Ironically at this point we headed to the canyon with the group(long way from these pools). As we geared up and headed to the practice pool doing a few jumps to prepare for the higher ones I could see people in official suits heading down to the pool although they wouldn't come near the pool. I was called to them. Six higher ranking police in different uniforms who ranged from CID to Officers requested that they needed more help and could we come again to locate the second body. One suggested that as we started we might like to be the ones to finish ‘oh please let me’ I thought. We finished early that day and headed back to the river once more. 
This time there seemed to be more than ever in attendance word had obviously spread further. In we went and probed for around three hours it was Toby who called me over after a long time suggesting his probe was on something. I took it and immediately jumped out of fright it was a person. I think at home people are trained in special ways to recover bodies and not jump out their skins at the thought. We lost the spot and probed for a long while. We paused thought for a few moments bobbing nervously eyes fixed on the long Green Mamba snake making its way across the pool towards the waterfall. The probes where ten meter lengths of very heavy wood thick at one end tapering towards the other cut from a local tree. I found it again much later this time bubbles came up but it was jammed under a rock, an obstruction or just heavy. It was clearly what we had been looking for. This put me in a difficult decision making position. I was worried about saying to the Police and the huge numbers surrounding us the body is there but I cant get it out. It was about 10 metres down. We had no diving equipment and the water was muddy and you would never see a thing and could get caught up in the terrain below. I knew it would naturally come up sooner or later. There where a raft of holes and what seemed like cave like hollows under there and it would be highly possible I would end up stuck and so made the decision to keep looking for a while and not to say anything. There was no one within hundreds of miles who could have come with that equipment and knowledge. The sad fact was that they had perished and that perishing in the process was not a constructive way of operating in a rescue attempt. The real tragedy was this was exactly what had happened. As we got out the village chief’s remarks where of gratitude to are efforts ‘this has been a wonderful experience’ which I thought was an odd thing to say but knew that he was just trying to express some gratitude.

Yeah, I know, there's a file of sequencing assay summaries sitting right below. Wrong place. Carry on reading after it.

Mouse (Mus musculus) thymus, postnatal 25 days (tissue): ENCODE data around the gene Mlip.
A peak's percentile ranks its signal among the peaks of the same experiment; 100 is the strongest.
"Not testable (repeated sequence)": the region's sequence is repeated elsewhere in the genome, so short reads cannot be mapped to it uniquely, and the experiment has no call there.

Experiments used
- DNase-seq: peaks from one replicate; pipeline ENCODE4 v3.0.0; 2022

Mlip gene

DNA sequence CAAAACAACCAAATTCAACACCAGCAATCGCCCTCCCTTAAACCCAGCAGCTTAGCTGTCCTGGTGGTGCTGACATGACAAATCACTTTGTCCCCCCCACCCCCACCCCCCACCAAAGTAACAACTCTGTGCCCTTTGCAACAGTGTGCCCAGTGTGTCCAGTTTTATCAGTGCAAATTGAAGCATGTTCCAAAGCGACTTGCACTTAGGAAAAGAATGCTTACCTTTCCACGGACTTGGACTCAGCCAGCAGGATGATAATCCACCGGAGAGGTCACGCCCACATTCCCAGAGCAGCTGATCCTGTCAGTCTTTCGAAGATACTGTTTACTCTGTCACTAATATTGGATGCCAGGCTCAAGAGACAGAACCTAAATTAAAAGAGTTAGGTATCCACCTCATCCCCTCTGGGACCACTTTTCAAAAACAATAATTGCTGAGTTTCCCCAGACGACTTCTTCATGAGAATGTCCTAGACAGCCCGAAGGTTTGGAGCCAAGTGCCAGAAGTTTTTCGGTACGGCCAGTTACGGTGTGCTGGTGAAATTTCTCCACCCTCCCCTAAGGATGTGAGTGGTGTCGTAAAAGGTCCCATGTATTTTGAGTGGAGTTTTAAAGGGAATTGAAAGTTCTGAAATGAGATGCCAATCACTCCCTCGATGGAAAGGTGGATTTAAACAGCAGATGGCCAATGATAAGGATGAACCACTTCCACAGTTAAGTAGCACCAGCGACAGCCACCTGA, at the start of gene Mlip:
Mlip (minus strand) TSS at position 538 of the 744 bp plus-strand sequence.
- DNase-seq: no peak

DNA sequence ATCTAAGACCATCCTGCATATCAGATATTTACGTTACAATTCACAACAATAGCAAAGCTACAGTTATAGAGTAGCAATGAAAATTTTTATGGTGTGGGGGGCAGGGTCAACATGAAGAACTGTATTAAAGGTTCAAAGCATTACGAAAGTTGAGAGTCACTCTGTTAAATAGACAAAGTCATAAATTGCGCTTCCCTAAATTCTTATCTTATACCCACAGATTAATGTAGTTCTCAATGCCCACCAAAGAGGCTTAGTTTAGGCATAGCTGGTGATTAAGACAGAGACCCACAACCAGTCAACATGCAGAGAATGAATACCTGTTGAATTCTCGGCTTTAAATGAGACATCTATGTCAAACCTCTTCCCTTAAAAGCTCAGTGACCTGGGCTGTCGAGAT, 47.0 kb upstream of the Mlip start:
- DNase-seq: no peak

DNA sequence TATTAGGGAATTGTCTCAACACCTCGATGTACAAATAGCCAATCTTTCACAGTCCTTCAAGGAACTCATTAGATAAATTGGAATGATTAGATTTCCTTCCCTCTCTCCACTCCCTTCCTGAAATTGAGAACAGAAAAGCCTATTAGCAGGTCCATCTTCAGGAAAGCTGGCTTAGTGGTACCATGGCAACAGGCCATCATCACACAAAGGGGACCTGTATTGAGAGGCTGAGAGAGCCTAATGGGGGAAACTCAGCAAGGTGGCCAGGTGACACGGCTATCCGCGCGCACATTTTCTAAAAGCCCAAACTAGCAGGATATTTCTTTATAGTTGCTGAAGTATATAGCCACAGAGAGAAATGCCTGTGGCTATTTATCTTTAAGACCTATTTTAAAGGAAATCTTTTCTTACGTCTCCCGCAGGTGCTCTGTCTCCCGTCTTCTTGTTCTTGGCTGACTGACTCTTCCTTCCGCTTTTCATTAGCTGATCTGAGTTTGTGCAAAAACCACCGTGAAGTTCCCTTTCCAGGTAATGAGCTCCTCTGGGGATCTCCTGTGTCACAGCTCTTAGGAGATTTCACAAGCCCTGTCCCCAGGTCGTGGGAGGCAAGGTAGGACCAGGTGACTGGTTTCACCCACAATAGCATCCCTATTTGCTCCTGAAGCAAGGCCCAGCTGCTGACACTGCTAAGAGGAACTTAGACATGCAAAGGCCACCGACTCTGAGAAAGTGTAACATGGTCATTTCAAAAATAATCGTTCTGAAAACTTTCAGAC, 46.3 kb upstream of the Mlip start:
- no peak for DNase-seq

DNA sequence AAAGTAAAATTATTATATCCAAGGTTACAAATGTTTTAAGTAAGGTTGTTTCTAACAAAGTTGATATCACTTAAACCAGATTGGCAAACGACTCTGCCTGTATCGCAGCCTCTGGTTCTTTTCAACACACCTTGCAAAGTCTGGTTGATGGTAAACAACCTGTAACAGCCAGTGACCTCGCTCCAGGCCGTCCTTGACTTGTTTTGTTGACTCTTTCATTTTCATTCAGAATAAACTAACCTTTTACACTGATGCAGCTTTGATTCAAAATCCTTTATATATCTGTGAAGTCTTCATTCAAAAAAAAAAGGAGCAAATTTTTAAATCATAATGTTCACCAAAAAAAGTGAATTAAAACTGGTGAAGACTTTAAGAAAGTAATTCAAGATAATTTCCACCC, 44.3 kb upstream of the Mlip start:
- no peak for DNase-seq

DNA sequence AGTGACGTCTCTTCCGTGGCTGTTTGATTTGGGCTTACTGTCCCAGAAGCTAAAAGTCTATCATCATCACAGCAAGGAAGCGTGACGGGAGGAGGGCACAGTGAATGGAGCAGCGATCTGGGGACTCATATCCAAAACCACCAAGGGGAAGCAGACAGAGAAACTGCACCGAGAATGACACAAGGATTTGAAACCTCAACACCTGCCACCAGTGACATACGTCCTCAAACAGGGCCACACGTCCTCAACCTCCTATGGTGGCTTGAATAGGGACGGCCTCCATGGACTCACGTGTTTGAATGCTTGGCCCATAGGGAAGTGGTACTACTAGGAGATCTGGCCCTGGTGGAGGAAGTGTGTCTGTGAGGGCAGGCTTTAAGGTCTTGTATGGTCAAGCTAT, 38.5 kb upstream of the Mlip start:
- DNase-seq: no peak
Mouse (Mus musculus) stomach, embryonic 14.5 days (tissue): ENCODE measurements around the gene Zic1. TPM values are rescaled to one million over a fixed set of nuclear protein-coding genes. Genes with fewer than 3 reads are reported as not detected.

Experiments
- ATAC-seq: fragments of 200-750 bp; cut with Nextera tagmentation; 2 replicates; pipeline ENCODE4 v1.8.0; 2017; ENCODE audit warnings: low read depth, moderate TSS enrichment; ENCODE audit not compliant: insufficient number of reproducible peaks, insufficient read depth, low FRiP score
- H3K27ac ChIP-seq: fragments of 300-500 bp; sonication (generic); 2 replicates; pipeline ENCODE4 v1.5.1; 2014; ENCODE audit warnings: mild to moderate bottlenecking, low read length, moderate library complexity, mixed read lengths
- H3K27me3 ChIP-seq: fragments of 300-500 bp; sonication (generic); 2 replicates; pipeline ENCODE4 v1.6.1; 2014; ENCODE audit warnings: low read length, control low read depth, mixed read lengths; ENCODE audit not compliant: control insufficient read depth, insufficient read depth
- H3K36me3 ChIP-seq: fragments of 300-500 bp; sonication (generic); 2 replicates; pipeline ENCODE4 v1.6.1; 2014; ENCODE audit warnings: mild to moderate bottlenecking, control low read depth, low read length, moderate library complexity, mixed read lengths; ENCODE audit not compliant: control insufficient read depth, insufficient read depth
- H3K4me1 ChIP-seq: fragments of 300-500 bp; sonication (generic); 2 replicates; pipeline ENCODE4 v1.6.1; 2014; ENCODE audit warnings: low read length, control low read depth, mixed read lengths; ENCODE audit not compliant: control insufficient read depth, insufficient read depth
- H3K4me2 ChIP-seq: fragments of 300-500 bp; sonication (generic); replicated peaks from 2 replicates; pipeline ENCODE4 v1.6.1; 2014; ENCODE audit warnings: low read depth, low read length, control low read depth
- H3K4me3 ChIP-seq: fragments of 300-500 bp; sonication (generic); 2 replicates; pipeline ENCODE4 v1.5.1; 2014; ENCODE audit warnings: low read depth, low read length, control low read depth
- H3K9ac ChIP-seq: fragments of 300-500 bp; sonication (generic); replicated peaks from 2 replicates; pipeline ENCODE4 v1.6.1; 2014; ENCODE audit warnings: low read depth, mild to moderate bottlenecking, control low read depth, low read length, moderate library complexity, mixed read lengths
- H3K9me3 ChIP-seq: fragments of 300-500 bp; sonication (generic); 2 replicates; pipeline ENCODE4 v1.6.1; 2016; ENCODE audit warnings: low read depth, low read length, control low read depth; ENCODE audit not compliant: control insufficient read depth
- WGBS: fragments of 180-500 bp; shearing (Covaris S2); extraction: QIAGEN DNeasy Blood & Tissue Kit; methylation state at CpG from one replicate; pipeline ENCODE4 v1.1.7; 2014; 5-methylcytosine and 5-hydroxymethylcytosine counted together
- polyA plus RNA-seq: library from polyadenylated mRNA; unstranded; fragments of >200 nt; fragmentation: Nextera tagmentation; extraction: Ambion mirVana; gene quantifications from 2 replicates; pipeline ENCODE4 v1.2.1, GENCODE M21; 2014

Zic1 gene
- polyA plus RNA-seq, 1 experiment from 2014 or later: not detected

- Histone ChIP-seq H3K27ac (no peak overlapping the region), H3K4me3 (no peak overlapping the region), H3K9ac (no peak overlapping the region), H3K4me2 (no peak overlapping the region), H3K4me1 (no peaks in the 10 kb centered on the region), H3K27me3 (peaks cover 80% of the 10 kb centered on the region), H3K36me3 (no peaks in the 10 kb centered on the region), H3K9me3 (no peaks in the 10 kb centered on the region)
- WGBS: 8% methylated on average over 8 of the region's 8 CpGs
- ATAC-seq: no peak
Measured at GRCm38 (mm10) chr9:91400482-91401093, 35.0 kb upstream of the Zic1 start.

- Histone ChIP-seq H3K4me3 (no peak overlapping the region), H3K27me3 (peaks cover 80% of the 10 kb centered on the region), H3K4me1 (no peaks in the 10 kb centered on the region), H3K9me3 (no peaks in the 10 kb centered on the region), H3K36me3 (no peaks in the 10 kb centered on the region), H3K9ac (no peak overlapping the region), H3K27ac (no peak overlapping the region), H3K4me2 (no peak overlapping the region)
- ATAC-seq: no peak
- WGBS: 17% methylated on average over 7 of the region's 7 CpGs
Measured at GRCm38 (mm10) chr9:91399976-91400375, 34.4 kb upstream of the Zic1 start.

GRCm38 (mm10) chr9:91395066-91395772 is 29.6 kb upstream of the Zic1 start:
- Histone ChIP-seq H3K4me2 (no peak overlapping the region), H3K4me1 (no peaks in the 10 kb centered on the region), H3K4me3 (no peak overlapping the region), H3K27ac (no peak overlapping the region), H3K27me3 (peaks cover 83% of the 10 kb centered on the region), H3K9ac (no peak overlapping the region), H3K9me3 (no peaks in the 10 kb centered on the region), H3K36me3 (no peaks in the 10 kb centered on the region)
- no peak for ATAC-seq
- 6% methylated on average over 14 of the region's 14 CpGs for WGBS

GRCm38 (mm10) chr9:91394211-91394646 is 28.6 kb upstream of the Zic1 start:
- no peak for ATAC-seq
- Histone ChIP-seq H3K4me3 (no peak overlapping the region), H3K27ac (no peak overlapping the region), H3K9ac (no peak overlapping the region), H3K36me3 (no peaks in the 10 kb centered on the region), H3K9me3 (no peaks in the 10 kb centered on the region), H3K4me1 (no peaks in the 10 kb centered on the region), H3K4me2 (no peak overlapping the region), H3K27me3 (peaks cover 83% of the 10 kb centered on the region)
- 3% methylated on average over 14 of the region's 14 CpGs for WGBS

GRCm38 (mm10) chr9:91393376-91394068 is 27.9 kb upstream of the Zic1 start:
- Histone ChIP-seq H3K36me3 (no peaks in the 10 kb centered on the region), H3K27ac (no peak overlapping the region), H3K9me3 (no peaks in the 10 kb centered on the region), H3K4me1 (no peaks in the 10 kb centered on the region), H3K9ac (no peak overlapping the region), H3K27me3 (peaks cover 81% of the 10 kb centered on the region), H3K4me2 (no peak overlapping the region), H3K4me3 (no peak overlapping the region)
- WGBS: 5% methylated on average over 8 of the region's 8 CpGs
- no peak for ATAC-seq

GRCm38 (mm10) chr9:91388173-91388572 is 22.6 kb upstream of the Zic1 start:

He explained to me what had happened along with Agnes who was looking after the mother, the father was present at the pool. They where casual workers who where home visiting, the younger of the two suffering from difficulties mental or otherwise had threatened to take his life and jump and did his brother jumped in to save him but could as neither could swim and died himself unable to get out. More striking and sad to me to see the look of dwindling hope on the face of possibly the father at my face which had I cant help you written across it as I left the pool edge. He was holding an old tow rope which he threw to the first body hoping he might take it until it was obvious he was dead and that until a second came up and was proved not alive I suspect he will hold the throw line ready in hope. As Peter one of our new instructors went up above the falls to get into the sun and warm up he came across a group of men holding the mother back from the jump as she was determined to join her boys and was being restrained by the locals.  
The second rose a few days later and the two where laid to rest in Isiola on Tuesday. 

This was from the chief of the village at Ngare Ndare 

‘Hi I am writing this on behalf of the Ngare Ndare location to thank Dan and his colleagues for their exemplary efforts to search for the bodies of the drowned brothers. They will be laid to rest today at Isiolo. May they be rewarded equally’